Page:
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Civil War Soldiers - Baxter

Baxter, Henry, brigadier-general, U.S. Army, was born in Sidney Plains, Delaware county, N. Y., Sept. 8, 1821. He received an academic education and in 1849 went to California as captain of a company of thirty men. Early in 1861 he volunteered as a private, raised a company, and was elected its captain, the company afterwards being mustered into the 7th Mich. volunteers. On May 22, 1862, he was promoted to lieutenant-colonel, and, while in command of his regiment, at Fredericksburg, led an attack upon a company of Confederate sharpshooters across the river. The sharpshooters were dislodged, but Col. Baxter was shot through the lung. In March, 1863, he was promoted to brigadier-general, and participated in most of the battles of the Army of the Potomac. He distinguished himself at Antietam and in the Wilderness, in both of which contests he was wounded, besides having two horses killed under him at the Wilderness. For gallantry at the Wilderness, Dabney's mill and Five Forks, he was made brevet major-general of volunteers, April 1, 1865. After the war, from 1866 to 1869, he was United States minister to Honduras. He died in Jonesville, Hillsdale county, Mich., Dec. 30, 1873.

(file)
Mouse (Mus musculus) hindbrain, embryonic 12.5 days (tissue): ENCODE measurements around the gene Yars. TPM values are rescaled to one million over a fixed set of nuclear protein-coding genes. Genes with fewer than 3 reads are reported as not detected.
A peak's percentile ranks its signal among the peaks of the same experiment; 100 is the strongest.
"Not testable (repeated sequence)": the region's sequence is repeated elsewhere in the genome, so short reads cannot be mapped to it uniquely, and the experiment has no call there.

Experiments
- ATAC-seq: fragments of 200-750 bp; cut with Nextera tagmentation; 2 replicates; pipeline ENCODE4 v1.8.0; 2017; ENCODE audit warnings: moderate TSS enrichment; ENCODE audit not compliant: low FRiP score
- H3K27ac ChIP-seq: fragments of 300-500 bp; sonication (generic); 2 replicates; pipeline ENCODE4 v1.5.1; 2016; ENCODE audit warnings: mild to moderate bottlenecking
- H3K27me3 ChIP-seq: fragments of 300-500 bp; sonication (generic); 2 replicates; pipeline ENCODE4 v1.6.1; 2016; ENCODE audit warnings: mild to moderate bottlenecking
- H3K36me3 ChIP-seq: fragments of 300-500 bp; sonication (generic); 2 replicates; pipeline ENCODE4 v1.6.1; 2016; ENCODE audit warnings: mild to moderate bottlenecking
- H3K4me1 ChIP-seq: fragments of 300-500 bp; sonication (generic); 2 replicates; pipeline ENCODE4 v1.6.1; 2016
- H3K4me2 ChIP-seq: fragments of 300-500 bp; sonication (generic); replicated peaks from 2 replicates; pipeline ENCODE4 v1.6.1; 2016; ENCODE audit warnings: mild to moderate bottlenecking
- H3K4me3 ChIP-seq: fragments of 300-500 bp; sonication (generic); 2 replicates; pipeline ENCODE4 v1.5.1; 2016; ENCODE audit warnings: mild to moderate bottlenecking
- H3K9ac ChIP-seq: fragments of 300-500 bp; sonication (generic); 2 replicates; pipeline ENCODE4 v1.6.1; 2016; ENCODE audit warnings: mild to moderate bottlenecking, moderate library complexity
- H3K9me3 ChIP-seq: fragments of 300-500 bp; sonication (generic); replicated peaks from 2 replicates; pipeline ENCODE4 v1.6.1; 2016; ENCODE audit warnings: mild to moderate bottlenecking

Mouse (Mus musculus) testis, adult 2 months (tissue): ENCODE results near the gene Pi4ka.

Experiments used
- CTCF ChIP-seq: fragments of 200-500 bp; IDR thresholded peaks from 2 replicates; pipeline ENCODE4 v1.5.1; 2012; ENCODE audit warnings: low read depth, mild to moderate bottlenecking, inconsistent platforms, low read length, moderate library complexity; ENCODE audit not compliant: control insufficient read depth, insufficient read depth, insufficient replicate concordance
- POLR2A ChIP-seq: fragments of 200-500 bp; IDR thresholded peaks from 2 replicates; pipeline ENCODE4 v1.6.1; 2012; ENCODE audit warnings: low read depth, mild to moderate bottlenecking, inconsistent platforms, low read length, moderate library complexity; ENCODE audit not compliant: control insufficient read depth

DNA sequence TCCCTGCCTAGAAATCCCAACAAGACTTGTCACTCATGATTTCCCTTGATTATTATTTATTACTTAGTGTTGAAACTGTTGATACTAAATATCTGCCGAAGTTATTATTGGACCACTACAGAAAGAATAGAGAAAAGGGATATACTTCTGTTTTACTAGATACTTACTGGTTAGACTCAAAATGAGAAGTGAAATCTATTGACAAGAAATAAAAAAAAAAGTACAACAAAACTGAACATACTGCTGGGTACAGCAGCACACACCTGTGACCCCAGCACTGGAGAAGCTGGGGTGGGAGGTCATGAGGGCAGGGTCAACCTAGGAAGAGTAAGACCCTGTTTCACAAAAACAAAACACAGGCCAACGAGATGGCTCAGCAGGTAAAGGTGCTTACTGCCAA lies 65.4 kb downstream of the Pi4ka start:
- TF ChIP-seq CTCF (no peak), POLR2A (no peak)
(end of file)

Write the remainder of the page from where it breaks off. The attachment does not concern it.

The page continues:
Source: The Union Army: A History of Military Affairs in the Loyal States 1861-1865, Volume 8 Biographical, 1908

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